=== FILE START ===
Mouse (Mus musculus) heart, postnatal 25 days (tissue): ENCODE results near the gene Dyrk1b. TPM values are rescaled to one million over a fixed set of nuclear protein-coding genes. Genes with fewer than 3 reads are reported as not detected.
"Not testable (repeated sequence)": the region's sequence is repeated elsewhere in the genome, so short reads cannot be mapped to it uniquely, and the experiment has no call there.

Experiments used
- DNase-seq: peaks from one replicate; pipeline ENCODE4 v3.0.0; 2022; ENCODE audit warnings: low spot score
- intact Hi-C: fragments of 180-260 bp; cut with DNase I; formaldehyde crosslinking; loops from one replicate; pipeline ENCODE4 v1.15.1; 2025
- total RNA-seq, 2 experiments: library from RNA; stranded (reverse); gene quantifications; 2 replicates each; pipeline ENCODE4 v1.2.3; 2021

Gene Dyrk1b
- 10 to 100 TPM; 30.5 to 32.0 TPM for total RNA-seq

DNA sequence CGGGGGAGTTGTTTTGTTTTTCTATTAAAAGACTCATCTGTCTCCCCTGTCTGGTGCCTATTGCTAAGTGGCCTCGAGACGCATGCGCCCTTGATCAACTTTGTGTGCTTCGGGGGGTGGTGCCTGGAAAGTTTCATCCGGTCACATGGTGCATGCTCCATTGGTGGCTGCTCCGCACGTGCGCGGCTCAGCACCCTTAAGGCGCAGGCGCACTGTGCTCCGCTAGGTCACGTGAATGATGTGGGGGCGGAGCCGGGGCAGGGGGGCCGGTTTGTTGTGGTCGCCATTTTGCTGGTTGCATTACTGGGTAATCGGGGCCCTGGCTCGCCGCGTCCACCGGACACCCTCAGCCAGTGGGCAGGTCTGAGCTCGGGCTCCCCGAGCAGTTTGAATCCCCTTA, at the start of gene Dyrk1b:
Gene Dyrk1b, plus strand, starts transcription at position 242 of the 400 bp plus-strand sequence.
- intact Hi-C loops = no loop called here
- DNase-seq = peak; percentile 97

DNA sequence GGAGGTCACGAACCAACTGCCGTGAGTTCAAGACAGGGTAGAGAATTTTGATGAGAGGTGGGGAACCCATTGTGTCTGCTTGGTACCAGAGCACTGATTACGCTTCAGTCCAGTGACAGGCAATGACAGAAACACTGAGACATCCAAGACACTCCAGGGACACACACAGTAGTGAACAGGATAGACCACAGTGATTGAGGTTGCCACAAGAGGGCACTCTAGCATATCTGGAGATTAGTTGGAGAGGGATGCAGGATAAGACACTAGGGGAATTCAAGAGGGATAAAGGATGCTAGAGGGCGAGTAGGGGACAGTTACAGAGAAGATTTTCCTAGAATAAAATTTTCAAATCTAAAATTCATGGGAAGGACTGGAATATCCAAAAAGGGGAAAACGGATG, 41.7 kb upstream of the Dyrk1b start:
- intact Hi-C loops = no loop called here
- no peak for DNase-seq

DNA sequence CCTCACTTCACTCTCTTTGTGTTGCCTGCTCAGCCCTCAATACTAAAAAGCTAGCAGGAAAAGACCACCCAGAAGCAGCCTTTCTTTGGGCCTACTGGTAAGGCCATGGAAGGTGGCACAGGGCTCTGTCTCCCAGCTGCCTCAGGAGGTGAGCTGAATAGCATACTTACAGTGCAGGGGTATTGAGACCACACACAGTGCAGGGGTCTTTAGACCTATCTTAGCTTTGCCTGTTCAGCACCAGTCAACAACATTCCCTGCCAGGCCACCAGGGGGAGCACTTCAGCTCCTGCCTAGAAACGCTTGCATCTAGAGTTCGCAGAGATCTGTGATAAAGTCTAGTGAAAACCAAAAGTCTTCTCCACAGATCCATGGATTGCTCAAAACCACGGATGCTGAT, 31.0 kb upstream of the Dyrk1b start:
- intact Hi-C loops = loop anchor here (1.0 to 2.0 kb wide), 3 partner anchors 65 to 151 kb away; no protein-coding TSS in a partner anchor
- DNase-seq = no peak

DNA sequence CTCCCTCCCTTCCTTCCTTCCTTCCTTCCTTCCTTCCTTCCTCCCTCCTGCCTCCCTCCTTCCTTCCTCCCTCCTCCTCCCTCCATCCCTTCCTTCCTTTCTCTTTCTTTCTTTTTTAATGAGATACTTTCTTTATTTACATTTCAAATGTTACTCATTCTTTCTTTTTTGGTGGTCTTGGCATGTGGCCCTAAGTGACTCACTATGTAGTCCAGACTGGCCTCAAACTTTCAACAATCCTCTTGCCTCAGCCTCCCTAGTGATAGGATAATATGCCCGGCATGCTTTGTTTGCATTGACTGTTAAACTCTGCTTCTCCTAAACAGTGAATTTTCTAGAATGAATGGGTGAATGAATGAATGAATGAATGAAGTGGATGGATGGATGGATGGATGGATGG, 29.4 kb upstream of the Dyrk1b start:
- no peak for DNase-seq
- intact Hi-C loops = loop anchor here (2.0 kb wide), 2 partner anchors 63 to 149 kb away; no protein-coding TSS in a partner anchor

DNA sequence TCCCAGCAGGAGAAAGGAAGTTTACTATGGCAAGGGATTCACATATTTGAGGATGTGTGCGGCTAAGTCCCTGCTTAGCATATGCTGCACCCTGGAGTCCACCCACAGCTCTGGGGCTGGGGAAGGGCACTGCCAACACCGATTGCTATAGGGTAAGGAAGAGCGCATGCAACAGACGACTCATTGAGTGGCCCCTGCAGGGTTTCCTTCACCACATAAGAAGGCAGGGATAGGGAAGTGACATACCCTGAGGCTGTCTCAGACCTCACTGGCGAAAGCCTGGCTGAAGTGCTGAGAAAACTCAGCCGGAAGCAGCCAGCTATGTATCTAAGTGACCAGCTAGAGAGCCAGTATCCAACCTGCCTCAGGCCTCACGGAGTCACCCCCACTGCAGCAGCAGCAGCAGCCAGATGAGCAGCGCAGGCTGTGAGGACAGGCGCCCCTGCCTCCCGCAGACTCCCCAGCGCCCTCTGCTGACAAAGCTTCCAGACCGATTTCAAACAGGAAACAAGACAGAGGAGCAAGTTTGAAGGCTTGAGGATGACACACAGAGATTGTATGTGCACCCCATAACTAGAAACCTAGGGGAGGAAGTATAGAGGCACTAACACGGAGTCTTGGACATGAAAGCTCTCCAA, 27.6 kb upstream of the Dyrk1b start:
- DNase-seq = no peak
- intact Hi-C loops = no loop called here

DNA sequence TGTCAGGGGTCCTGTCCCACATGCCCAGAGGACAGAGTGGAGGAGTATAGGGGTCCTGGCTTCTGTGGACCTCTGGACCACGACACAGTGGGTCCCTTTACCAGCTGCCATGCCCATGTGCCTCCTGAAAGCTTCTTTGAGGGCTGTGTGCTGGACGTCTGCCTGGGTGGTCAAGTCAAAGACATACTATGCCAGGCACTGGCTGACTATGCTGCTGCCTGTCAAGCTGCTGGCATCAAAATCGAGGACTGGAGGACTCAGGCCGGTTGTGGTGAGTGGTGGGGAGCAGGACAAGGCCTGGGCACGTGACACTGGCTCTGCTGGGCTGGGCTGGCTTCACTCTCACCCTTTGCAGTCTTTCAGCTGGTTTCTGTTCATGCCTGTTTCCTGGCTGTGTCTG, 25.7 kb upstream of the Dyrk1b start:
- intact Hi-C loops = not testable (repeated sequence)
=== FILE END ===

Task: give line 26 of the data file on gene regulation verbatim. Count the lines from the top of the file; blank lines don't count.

- intact Hi-C loops = not testable (repeated sequence)